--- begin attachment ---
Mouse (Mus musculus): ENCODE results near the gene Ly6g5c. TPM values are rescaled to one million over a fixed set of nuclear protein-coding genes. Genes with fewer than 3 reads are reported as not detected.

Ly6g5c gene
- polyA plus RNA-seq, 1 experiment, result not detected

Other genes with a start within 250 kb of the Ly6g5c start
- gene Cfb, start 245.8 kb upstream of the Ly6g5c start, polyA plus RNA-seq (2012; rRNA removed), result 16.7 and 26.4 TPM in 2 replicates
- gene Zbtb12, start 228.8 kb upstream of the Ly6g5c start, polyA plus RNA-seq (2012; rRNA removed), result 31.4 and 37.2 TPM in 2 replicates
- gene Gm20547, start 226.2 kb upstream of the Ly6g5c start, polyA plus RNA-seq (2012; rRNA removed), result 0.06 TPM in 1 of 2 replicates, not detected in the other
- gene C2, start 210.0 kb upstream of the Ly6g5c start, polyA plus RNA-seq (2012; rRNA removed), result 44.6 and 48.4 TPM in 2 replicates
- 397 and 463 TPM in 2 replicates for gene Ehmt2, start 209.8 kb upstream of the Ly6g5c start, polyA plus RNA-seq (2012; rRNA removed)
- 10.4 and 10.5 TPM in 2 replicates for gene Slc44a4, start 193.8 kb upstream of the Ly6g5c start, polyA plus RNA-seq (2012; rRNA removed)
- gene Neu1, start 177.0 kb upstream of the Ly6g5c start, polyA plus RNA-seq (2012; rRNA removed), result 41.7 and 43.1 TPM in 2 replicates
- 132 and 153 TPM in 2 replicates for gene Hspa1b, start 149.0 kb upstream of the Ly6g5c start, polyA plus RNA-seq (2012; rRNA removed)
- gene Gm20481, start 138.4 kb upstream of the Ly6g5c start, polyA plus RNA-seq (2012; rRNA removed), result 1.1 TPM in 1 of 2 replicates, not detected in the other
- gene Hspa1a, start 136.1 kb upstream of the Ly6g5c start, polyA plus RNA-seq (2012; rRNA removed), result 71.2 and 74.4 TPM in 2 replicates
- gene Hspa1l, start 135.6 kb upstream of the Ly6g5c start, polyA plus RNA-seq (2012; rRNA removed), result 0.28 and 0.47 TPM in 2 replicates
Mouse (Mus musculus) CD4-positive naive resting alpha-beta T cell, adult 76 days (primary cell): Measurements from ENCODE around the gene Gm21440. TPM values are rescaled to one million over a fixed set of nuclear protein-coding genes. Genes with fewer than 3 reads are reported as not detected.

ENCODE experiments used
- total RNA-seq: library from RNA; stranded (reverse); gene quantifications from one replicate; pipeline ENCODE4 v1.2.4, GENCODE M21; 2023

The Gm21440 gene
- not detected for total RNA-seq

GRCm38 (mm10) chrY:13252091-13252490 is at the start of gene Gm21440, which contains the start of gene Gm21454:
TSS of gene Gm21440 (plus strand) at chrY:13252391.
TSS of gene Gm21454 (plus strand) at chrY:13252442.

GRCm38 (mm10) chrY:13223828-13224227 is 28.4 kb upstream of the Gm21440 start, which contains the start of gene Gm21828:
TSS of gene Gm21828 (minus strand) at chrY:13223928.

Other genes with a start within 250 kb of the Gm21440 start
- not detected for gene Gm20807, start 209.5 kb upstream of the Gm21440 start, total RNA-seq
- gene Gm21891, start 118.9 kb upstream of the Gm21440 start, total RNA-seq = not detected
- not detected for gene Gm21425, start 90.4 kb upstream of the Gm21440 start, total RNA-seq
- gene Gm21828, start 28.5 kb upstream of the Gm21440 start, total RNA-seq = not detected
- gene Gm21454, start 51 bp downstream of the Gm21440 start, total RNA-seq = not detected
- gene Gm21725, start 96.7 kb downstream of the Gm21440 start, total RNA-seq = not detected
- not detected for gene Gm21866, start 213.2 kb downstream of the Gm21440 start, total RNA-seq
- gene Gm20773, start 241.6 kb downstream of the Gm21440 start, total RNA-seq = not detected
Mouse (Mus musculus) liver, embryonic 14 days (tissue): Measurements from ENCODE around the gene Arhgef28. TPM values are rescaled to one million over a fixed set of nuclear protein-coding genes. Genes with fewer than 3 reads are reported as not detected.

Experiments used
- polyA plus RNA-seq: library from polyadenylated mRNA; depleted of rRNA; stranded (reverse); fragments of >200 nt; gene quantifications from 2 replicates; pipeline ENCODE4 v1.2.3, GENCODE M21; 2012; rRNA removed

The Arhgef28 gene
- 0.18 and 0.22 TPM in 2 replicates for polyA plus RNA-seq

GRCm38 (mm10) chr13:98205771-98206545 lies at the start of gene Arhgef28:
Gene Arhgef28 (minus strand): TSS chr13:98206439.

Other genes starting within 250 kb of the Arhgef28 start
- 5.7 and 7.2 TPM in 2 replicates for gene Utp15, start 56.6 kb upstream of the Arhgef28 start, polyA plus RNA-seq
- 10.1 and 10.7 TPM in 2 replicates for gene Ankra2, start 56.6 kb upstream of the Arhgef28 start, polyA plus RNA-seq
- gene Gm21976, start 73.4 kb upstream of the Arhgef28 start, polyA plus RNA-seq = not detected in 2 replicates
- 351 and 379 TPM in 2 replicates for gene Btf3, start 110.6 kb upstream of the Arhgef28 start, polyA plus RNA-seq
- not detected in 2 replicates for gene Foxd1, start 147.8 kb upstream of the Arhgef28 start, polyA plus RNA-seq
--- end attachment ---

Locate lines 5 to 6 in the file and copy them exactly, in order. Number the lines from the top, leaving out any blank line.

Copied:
- gene Cfb, start 245.8 kb upstream of the Ly6g5c start, polyA plus RNA-seq (2012; rRNA removed), result 16.7 and 26.4 TPM in 2 replicates
- gene Zbtb12, start 228.8 kb upstream of the Ly6g5c start, polyA plus RNA-seq (2012; rRNA removed), result 31.4 and 37.2 TPM in 2 replicates